Updated: Jun 14
Already after my first sailing trip, I’ve discovered 50 shades of seasickness.
I know very well the feeling of lying down in a cockpit, while the boat passing by incredibly beautiful places and I give a total sh*t hugging a bucket and trying to fall asleep again, praying that it will finish soon or later and I’ll survive at the end.
As a passionate adventurer, I refuse to let seasickness stop me from living the life I love.
And after months of research, reading hundreds of articles, and trying out everything for myself, I deduced the ideal formula for how to get over it in a natural way (it’s important).
So here is my 3 tips guide on how to naturally hack seasickness.
Tip #1: Fresh ginger
One of the most ancient roots, well-known in Ayurveda for dozens of different purposes is ginger!
It is one of the healthiest spices, full of nutrients and bioactive compounds that have many benefits for our body and brain.
Make a hot tea using sliced fresh ginger. Add a teaspoon of honey and fresh lime juice. Doesn’t matter when you take it, I usually make a cup just after feeling the first symptoms of dizziness.
Lifehack: If you’re run out of fresh root, simply use a ginger powder that you can buy in pills or in tea bags. There is no difference in efficiency and dry powder you can keep for years!
Tip #2: Essential oils
Essential oils are a form of alternative medicine that employs plant extracts to support health and well-being. I usually use Ginger and Peppermint EOs.
Simply add one to two drops of Ginger oil and the same amount of Peppermint oil on the napkin/ a cotton pad or just on a blister. Place it on your skin close to your nose to inhale the smell.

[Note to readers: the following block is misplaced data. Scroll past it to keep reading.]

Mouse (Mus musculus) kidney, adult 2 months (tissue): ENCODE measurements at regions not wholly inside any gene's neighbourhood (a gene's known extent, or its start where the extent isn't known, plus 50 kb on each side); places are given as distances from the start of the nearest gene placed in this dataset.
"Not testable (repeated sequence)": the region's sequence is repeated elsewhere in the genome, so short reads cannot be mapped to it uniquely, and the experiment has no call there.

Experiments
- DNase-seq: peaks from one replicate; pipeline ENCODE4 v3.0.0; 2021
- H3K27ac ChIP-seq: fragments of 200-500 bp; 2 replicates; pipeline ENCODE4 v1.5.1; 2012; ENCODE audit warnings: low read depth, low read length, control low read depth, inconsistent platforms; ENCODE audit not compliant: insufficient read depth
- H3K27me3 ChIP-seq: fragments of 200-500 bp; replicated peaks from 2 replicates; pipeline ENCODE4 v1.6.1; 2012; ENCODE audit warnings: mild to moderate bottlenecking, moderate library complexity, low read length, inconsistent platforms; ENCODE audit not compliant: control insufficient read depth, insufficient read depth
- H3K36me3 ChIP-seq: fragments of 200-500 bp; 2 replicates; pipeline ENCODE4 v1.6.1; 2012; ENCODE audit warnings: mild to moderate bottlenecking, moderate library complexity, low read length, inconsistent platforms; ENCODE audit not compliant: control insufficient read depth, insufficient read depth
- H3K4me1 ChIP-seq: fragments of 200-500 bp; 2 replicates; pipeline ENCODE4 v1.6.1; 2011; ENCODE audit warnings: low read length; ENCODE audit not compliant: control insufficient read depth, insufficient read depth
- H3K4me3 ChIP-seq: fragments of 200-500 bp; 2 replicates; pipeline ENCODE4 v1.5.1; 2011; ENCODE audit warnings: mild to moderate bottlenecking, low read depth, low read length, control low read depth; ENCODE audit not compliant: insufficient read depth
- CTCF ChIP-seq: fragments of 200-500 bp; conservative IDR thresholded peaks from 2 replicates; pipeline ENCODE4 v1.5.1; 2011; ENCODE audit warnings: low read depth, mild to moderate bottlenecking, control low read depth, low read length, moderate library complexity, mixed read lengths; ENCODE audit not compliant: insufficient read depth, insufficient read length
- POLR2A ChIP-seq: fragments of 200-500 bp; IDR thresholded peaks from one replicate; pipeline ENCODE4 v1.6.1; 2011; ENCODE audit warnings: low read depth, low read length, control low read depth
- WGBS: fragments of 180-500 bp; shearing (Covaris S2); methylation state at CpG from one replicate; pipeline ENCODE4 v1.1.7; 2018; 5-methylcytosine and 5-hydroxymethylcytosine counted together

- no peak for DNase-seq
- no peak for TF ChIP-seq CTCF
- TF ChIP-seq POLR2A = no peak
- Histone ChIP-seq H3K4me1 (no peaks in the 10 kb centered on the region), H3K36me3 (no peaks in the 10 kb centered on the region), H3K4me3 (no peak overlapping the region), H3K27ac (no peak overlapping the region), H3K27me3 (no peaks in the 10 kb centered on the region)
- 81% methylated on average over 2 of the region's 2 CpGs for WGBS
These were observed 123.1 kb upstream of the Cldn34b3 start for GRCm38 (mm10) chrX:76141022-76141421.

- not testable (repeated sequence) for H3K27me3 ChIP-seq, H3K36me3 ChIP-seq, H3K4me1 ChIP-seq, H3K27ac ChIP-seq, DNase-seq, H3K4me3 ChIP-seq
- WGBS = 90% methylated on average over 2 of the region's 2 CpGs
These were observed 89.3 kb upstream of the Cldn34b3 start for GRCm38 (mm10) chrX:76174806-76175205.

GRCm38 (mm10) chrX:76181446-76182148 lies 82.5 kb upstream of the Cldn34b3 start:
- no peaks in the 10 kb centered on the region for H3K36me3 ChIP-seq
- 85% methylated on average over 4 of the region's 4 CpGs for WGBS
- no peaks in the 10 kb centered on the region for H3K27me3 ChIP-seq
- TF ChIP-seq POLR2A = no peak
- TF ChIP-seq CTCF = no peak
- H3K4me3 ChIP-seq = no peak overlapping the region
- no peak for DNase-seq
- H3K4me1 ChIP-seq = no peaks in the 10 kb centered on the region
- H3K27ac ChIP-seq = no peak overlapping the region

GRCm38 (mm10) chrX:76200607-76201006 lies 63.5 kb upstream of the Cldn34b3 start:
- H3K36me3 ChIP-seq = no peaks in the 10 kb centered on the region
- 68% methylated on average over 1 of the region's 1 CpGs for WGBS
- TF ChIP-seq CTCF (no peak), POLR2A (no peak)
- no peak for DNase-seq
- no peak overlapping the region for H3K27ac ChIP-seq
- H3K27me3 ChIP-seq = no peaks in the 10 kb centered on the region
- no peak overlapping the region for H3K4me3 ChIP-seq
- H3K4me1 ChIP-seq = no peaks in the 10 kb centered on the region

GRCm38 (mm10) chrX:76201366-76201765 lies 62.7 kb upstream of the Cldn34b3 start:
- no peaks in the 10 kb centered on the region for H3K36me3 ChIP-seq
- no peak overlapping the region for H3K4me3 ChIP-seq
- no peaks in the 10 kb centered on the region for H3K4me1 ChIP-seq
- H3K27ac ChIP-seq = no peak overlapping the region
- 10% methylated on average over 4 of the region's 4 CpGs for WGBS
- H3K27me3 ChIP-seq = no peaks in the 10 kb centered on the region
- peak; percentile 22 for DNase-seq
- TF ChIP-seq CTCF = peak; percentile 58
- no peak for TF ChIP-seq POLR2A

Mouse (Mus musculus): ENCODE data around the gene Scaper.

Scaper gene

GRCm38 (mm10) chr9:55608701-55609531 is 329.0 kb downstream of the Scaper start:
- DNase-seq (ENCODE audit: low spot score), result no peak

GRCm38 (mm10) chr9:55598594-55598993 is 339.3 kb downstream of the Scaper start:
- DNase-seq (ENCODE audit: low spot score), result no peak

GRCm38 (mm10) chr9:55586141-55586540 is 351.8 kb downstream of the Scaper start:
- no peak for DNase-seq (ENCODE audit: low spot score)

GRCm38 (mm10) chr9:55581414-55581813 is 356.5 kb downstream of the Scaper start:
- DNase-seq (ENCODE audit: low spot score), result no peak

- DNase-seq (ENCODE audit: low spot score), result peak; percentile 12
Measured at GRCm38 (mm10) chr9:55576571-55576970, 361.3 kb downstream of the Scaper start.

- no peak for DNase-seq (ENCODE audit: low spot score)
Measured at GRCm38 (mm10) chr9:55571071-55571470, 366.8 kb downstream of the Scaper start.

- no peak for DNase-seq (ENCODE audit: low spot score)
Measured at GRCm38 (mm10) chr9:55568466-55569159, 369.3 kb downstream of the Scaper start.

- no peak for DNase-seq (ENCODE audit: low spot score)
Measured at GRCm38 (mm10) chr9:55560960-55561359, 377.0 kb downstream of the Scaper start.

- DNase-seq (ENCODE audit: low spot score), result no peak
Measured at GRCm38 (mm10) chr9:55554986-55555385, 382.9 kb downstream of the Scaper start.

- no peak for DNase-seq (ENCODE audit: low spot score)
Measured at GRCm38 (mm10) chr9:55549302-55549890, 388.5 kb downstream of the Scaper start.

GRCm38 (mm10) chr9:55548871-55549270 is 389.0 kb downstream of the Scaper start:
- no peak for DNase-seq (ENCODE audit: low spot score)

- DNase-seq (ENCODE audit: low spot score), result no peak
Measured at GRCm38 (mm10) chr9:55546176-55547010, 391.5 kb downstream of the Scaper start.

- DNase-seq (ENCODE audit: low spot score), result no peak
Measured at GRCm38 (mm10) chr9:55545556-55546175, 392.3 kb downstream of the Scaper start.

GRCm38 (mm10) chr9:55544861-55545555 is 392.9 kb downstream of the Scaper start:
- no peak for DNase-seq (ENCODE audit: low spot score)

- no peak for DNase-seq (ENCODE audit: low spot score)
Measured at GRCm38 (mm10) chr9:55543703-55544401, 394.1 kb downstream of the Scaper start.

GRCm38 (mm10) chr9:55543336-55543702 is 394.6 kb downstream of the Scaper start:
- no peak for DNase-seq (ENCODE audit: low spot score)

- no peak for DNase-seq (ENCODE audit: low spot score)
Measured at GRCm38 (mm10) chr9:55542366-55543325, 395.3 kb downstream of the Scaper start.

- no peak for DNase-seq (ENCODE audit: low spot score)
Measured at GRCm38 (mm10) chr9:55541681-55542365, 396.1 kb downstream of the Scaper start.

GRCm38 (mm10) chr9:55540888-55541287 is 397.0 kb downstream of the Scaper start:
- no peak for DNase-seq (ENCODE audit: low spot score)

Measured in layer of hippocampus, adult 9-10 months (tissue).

Lifehack: make your own roller blend. You will need 20 drops of EOs (10 drops of ginger and 10 drops of peppermint essential oils) to the 10ml roller bottle. I’m usually using coconut oil as a basic. After mixing the oils, leave it for 24 hours. Shake well each time you use the blend. Keep in a cool dark place.
Tip #3: One earplug
This not trivial advice I found many times in the sailing groups and surprisingly it works out!
Since part of the problem with sea/ motion sickness has to do with signals from your inner ear, putting in earplugs may help. Simply use only one earplug and place it into your non-dominant ear (the right one for the left-handed people and the left one for the right-handed people) during the whole passage.
Keep in mind you don't do every one of these...they are simply suggestions.
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